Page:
Description of HTML Response Status Codes returned from a Server

1xx status codes

100 (Continue) The requestor should continue with the request. The server returns this code to indicate that it has received the first part of a request and is waiting for the rest.
101 (Switching protocols) The requestor has asked the server to switch protocols and the server is acknowledging that it will do so.

2xx status codes indicate that the server successfully processed the request.

200 (Successful) The server successfully processed the request. Generally, this means that the server provided the requested page. If you see this status for your robots.txt file, it means that Googlebot retrieved it successfully.
201 (Created) The request was successful and the server created a new resource.
202 (Accepted) The server has accepted the request, but hasn’t yet processed it.
203 (Non-authoritative information) The server successfully processed the request, but is returning information that may be from another source.
204 (No content) The server successfully processed the request, but isn’t returning any content.
205 (Reset content) The server successfully proccessed the request, but isn’t returning any content. Unlike a 204 response, this response requires that the requestor reset the document view (for instance, clear a form for new input).
206 (Partial content) The server successfully processed a partial GET request.

3xx status codes indicates that further action is needed to fulfill the request. Most often, these status codes are used for redirection.

300 (Multiple choices) The server has several actions available based on the request. The server may choose an action based on the requestor (user agent) or the server may present a list so the requestor can choose an action.
301 (Moved permanently) The requested page has been permanently moved to a new location. When the server returns this response (as a response to a GET or HEAD request), it automatically forwards the requestor to the new location.
302 (Moved temporarily) The server is currently responding to the request with a page from a different location, but the requestor should continue to use the original location for future requests. This code is similar to a 301 in that for a GET or HEAD request, it automatically forwards the requestor to a different location.
303 (See other location) The server returns this code when the requestor should make a separate GET request to a different location to retrieve the response. For all requests other than a HEAD request, the server automatically forwards to the other location.
304 (Not modified) The requested page hasn’t been modified since the last request. When the server returns this response, it doesn’t return the contents of the page.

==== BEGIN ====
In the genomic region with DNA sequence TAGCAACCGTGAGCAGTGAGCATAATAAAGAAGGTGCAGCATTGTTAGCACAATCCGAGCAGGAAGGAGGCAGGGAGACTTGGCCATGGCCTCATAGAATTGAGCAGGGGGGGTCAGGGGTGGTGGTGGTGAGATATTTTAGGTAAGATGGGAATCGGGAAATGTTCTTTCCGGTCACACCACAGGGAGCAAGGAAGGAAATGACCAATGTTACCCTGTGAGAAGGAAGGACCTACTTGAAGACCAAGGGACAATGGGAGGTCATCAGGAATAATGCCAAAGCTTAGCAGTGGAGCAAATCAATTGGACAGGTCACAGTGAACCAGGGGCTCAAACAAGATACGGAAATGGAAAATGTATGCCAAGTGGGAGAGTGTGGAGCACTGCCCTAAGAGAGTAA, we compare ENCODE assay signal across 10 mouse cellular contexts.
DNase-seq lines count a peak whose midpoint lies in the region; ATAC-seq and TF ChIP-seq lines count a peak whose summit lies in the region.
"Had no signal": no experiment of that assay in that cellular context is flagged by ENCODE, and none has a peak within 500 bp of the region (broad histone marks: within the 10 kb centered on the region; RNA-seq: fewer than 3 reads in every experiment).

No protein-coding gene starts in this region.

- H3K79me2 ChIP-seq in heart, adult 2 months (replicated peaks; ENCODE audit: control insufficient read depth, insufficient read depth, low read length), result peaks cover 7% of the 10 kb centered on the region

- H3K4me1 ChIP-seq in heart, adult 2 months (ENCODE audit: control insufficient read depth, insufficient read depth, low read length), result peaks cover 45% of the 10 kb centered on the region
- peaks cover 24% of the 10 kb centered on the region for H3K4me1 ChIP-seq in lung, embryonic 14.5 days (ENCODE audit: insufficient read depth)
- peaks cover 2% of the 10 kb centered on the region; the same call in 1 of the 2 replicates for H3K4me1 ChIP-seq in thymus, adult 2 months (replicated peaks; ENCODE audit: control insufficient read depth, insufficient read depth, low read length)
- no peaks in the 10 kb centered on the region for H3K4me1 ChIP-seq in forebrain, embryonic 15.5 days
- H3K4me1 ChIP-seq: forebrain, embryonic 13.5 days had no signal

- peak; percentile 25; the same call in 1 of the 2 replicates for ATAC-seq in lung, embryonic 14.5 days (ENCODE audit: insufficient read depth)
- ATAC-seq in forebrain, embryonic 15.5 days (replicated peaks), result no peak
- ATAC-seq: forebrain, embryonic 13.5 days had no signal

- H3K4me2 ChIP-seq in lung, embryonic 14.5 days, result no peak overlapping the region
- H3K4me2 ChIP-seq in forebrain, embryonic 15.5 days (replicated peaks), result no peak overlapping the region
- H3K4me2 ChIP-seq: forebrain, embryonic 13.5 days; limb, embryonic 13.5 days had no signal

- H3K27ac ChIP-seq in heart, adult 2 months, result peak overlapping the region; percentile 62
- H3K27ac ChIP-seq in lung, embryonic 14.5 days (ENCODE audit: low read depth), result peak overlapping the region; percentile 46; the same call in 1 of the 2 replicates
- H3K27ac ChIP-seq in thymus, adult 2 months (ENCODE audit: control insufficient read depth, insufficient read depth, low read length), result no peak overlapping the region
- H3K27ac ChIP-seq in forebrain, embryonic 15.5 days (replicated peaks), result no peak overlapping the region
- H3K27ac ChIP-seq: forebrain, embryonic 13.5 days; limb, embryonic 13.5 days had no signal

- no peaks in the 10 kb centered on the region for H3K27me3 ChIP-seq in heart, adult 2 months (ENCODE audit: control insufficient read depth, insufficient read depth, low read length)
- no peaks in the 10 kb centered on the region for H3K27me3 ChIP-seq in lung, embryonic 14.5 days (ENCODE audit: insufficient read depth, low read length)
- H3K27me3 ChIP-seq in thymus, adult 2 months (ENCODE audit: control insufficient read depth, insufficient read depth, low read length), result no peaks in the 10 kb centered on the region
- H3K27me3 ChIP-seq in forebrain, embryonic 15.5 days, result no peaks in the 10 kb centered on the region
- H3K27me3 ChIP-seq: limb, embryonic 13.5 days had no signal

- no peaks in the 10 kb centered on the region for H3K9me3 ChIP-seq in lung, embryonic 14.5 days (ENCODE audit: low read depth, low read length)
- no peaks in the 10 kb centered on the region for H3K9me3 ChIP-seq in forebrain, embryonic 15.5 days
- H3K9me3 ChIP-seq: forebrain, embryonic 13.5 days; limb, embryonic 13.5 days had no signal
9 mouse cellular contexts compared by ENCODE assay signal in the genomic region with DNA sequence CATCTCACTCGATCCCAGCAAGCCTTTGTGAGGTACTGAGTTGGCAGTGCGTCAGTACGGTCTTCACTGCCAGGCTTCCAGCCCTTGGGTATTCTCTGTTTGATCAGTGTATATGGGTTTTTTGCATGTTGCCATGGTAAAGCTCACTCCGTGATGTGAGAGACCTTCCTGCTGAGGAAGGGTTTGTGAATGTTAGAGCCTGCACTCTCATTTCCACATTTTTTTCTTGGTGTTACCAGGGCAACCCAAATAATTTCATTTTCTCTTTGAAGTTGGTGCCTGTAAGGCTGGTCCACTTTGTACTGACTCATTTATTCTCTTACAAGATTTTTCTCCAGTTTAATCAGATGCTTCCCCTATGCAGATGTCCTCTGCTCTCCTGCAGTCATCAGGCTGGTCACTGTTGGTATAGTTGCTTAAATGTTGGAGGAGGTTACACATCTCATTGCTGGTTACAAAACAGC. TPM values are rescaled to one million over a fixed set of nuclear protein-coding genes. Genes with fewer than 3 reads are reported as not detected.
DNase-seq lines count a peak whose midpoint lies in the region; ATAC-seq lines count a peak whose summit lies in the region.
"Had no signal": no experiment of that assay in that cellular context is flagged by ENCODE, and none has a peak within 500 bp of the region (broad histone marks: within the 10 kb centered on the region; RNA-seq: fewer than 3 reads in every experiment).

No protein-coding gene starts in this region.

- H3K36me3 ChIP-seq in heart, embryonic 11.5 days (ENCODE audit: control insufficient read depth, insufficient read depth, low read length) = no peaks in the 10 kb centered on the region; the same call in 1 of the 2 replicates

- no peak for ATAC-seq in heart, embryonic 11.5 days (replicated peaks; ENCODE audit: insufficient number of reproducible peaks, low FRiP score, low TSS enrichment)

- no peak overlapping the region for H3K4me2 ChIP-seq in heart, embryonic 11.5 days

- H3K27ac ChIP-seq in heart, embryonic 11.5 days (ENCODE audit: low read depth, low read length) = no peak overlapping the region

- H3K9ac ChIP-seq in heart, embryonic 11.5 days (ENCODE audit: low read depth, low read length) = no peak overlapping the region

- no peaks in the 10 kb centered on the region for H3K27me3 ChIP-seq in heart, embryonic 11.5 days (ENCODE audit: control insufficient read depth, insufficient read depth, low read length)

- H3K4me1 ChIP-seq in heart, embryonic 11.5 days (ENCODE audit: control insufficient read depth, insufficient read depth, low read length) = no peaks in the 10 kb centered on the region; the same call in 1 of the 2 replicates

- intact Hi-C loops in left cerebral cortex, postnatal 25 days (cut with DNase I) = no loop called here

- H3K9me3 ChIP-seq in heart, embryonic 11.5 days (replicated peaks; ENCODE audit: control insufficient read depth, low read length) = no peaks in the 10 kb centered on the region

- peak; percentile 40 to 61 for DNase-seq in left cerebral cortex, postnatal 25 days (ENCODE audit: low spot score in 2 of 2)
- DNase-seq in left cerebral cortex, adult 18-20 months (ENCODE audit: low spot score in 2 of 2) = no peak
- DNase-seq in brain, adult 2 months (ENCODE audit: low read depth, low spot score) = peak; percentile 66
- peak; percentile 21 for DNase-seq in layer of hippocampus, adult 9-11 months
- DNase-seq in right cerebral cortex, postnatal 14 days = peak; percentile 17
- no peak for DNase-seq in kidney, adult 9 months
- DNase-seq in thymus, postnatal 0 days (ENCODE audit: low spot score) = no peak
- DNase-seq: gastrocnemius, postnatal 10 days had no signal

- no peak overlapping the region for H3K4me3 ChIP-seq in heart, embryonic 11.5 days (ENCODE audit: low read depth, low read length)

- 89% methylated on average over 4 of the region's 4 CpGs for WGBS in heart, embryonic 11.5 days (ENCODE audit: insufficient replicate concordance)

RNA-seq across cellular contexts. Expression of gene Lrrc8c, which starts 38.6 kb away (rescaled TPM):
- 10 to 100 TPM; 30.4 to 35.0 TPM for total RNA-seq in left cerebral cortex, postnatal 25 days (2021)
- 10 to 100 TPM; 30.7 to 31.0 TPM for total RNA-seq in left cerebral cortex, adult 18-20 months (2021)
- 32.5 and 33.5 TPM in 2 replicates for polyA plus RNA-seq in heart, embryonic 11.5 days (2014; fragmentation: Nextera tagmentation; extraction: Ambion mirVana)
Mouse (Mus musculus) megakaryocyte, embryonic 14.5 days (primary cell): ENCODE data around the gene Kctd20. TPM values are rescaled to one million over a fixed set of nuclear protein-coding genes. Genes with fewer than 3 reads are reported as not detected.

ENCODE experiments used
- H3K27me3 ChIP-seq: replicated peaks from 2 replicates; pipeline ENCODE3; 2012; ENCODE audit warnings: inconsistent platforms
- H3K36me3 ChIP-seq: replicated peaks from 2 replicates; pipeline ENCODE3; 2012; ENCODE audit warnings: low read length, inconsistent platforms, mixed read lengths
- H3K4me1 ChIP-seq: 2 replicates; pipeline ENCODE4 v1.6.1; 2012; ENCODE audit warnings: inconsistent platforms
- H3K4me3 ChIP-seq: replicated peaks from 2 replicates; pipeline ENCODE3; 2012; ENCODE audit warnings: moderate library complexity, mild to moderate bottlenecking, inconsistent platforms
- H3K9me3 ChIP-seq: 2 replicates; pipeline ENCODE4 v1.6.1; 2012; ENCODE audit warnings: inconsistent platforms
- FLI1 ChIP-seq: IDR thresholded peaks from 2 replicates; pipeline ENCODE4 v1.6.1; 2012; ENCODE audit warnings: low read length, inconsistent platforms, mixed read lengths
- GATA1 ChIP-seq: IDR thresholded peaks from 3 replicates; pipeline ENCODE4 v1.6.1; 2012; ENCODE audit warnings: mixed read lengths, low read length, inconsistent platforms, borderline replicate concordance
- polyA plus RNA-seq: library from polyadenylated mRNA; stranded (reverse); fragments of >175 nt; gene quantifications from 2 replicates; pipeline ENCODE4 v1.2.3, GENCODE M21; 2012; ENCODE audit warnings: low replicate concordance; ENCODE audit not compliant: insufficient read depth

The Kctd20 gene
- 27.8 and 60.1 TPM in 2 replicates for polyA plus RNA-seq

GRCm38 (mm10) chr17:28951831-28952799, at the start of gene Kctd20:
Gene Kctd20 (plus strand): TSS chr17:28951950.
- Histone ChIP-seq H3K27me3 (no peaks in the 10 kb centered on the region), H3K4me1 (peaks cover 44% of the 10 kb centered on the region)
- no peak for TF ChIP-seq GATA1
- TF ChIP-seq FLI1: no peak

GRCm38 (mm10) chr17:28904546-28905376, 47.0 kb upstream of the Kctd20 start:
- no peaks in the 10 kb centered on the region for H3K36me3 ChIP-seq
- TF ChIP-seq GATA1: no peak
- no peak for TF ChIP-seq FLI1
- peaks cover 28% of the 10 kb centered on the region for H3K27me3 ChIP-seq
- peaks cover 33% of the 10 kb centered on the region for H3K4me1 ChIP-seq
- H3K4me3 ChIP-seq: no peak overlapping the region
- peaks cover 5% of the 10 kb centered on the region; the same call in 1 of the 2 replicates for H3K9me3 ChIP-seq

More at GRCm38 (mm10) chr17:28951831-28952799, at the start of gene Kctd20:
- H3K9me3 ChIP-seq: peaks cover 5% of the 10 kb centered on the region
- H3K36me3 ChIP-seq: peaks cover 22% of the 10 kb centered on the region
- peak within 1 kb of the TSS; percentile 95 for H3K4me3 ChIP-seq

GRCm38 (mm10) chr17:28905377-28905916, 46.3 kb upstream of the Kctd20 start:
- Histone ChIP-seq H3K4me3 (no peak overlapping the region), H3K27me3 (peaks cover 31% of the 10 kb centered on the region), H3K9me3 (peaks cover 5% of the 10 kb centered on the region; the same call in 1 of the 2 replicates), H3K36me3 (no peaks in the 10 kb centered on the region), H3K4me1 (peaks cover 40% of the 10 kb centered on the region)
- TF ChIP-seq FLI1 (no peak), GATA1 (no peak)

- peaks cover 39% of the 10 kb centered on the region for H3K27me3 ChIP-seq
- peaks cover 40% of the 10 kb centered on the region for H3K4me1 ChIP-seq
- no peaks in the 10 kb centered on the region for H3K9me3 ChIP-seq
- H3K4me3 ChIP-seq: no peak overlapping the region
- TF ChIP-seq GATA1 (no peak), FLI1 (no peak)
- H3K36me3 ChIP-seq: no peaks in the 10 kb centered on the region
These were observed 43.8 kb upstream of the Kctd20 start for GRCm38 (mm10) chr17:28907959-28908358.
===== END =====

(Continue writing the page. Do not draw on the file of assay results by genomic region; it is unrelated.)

305 (Use proxy) The requestor can only access the requested page using a proxy. When the server returns this response, it also indicates the proxy that the requestor should use.
307 (Temporary redirect) The server is currently responding to the request with a page from a different location, but the requestor should continue to use the original location for future requests. This code is similar to a 301 in that for a GET or HEAD request, it automatically forwards the requestor to a different location.

4xx status codes indicate that there was likely an error in the request which prevented the server from being able to process it.

400 (Bad request) The server didn’t understand the syntax of the request.
401 (authentication error) The page requires authentication.
403 (Forbidden) The server is refusing the request.
404 (Not found) The server can’t find the requested page. For instance, the server often returns this code if the request is for a page that doesn’t exist on the server.
405 (Method not allowed) The method specified in the request is not allowed.
406 (Not acceptable) The requested page can’t respond with the content characteristics requested.
407 (Proxy authentication required) This status code is similar to 401 but specifies that the requestor has to authenticate using a proxy. When the server returns this response, it also indicates the proxy that the requestor should use.
408 (Request timeout) The server timed out waiting for the request.
409 (Conflict) The server encountered a conflict fulfilling the request. The server must include information about the conflict in the response. The server might return this code in response to a PUT request that conflicts with an earlier request, along with a list of differences between the requests.
410 (Gone) The server returns this response when the requested resource has been permanently removed. It is similar to a 404 (Not found) code, but is sometimes used in the place of a 404 for resources that used to exist but no longer do.